In Practice: Implanting Oregon’s first subcutaneous defibrillator
Scott C. Brancato, M.D.
Clinical cardiac electrophysiologist, Providence St. Vincent Heart Clinic, Heart Rhythm Consultants
Medical degree, Georgetown University School of Medicine; internal medicine internship, residency and cardiology fellowship, Alpert Medical School of Brown University; electrophysiology fellowship, Brigham and Women’s Hospital, Harvard Medical School. Cardiology consultant at a teaching hospital in Kenya; chemical engineer before medical school
Lectured on atrial fibrillation ablation at Heart Rhythm’s 34th Annual Scientific Sessions, 2013; presented abstracts on arrhythmias at regional and national conferences, published articles and book chapters in cardiology
You were the part of the first team in Oregon to implant the S-ICD (subcutaneous implantable cardioverter defibrillator). What’s novel about this device?
This is the first implantable defibrillator that does not require leads to be placed in the venous system and heart. The device, which is about the size of a deck of playing cards, is placed under the skin just below the armpit. The lead travels under the skin across the chest and up toward the neck.
This is a huge advantage for several reasons. Traditional ICDs require puncturing the vein leading to the heart and screwing the wires into the heart muscle itself. If leads in the venous system and heart get infected, they may need to be removed. This can be risky since they can adhere to the walls of the vein or the heart itself. The S-ICD system avoids these potential complications.
How effective is this compared to traditional implants?
A recent prospective study of more than 300 patients found the S-ICD was 100 percent successful for resuscitating patients in whom life-threatening arrhythmias were induced at the time of implant. There has been no direct comparison to traditional devices yet.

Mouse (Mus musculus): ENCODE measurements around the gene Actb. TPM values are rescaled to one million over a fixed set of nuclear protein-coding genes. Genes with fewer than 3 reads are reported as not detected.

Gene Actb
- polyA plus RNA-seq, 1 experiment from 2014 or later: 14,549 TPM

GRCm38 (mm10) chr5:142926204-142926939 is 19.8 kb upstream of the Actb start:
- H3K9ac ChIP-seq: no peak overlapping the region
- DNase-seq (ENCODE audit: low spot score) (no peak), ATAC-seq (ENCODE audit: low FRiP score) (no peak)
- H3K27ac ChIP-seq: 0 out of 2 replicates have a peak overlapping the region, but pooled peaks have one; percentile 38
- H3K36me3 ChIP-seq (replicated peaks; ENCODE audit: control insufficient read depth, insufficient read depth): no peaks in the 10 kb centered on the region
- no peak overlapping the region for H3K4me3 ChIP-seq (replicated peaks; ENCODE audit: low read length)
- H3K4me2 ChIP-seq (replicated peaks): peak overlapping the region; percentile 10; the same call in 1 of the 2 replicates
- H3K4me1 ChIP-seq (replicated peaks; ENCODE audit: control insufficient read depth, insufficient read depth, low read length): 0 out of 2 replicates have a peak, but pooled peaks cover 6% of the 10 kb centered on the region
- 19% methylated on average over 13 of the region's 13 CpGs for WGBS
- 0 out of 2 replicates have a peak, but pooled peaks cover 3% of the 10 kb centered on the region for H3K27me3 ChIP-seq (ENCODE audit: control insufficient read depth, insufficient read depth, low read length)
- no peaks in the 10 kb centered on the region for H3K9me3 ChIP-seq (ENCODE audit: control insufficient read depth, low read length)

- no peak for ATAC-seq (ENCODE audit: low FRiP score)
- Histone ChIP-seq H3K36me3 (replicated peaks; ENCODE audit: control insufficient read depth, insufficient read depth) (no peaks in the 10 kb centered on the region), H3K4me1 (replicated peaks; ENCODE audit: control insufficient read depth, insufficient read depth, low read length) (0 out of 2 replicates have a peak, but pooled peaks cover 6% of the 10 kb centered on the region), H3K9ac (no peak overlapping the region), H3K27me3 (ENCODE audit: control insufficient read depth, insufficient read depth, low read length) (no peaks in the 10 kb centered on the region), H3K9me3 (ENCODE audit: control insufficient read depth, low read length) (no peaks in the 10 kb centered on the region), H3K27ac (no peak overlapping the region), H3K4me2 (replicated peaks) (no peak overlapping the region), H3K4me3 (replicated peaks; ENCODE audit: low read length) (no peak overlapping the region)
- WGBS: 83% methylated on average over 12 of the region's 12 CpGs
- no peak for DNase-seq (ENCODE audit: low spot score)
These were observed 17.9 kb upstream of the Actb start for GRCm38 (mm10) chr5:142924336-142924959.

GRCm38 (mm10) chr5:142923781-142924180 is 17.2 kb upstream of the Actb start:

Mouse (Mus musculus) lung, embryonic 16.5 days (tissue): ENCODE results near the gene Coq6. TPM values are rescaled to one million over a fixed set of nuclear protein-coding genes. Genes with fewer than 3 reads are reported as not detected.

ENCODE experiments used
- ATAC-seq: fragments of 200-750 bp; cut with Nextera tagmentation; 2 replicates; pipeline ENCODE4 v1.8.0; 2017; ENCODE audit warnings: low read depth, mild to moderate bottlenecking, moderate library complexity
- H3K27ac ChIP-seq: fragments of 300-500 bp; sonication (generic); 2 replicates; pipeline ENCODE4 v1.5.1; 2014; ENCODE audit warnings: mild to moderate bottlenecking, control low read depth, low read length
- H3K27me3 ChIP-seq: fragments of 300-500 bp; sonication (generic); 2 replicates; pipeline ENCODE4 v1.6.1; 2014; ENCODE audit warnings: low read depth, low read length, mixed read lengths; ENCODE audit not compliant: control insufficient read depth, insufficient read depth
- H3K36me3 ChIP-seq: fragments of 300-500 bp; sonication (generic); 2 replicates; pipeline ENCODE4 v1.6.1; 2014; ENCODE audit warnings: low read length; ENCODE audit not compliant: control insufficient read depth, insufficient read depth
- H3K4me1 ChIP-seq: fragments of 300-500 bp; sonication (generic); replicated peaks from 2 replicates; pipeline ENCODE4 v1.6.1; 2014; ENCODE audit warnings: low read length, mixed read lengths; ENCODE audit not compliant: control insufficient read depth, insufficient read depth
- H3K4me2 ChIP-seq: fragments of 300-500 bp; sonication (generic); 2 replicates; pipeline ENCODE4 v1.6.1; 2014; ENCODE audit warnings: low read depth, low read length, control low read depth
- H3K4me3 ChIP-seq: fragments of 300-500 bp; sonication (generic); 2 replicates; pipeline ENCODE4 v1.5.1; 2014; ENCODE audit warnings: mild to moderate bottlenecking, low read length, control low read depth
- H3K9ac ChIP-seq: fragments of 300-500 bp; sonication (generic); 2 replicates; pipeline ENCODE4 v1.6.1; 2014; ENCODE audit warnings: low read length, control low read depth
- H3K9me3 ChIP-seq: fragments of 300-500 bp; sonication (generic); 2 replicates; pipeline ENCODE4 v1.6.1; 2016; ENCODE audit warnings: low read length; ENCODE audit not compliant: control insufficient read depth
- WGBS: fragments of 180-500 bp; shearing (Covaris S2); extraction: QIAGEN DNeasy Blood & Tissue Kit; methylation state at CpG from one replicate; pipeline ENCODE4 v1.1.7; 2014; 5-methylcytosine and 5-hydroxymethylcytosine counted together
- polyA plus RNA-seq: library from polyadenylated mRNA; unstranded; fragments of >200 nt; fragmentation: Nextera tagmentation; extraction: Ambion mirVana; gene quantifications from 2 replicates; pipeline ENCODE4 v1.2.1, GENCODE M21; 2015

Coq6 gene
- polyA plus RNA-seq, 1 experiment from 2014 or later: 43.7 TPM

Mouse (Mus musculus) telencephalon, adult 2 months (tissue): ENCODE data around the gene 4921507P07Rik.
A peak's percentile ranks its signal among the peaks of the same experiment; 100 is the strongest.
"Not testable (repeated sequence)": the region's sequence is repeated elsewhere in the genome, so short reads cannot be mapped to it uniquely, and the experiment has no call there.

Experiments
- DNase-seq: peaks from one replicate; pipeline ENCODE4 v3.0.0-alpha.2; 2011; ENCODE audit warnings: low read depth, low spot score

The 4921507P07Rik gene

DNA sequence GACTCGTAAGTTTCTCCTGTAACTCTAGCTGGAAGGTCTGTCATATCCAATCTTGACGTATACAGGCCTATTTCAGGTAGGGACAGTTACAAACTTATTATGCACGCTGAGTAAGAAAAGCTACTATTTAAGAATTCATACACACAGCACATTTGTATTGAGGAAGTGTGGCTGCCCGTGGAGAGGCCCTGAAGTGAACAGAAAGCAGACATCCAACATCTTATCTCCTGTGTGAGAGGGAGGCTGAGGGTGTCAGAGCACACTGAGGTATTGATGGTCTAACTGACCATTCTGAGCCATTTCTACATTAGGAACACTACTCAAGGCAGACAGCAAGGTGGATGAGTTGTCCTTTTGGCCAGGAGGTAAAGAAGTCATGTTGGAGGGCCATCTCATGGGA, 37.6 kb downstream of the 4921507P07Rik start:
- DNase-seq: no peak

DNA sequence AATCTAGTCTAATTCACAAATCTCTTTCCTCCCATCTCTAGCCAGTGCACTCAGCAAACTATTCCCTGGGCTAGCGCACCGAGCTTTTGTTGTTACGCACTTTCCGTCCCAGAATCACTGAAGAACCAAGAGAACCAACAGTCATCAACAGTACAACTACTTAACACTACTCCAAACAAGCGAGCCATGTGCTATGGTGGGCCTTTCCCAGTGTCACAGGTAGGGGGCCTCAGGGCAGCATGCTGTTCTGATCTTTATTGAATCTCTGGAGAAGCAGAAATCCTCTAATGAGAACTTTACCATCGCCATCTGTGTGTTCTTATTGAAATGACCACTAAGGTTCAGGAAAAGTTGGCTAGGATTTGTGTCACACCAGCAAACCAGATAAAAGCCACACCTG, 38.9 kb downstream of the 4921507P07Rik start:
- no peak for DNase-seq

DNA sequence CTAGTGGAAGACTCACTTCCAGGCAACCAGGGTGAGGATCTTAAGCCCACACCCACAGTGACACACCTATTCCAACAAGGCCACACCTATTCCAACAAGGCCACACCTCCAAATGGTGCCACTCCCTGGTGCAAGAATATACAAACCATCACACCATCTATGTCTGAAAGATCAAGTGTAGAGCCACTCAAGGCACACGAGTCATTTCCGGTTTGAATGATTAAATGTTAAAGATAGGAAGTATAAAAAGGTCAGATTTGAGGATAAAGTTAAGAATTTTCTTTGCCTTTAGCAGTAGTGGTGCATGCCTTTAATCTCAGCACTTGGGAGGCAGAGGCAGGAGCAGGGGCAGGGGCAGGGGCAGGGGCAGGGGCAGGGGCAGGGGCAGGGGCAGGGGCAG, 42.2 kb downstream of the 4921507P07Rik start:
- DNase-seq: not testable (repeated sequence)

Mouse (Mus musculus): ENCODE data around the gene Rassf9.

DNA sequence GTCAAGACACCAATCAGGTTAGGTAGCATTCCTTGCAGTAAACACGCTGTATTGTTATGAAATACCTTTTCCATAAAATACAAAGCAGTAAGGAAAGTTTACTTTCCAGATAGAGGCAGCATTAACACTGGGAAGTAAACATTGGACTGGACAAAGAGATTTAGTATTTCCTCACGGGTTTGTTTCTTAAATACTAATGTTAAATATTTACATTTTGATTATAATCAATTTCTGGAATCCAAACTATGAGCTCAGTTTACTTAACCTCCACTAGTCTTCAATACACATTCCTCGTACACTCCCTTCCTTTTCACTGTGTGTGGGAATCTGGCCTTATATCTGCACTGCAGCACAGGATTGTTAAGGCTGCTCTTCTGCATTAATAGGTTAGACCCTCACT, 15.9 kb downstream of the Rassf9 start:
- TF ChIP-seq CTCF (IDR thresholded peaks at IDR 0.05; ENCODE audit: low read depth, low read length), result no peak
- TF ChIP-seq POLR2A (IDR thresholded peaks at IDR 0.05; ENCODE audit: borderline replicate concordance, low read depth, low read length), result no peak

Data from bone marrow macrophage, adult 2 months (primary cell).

Which patients are most likely to benefit from the S-ICD?
The indications for the S-ICD are the same as for traditional ICDs – that is, patients who are at risk for sudden cardiac death from a cardiomyopathy or genetic condition, for example, or those who have experienced cardiac arrest from ventricular tachycardia or ventricular fibrillation. However the S-ICD may be particularly beneficial for young patients, patients who are at a high risk for infection or patients who may have vascular access issues.
On whom should it not be used?
The S-ICD cannot pace the heart, so it shouldn't be used in patients who need pacing for bradyarrhythmias or to interrupt tachyarrhythmias.
Where did you grow up?
I grew up in the Maryland suburbs outside of Washington, D.C. My parents worked for the government – my mother was an attorney at Walter Reed National Military Medical Center and my father was a civil servant for the federal departments of energy and transportation. My younger sister is a clinical psychologist in Washington, D.C.
What drew you to Portland and to Providence two years ago?
My wife was born and raised in Portland. I’ve loved it here since I first visited, so when we were both finishing medical training we started looking at jobs in the area. The electrophysiology program at Providence St. Vincent Medical Center had an excellent reputation, and I contacted the director, Dr. Dan Oseran (now medical director for Providence Heart and Vascular Institute and my boss), about a possible position. As luck would have it one opened up just as I was finishing training. I was invited for an interview and found I really connected with the people here, especially my partners, who have been great mentors.
You run marathons and once cycled from Portland to Seattle. What’s your guilty pleasure?
I’ve been hooked on some treat TV series recently. The latest were “True Detective” and “House of Cards.”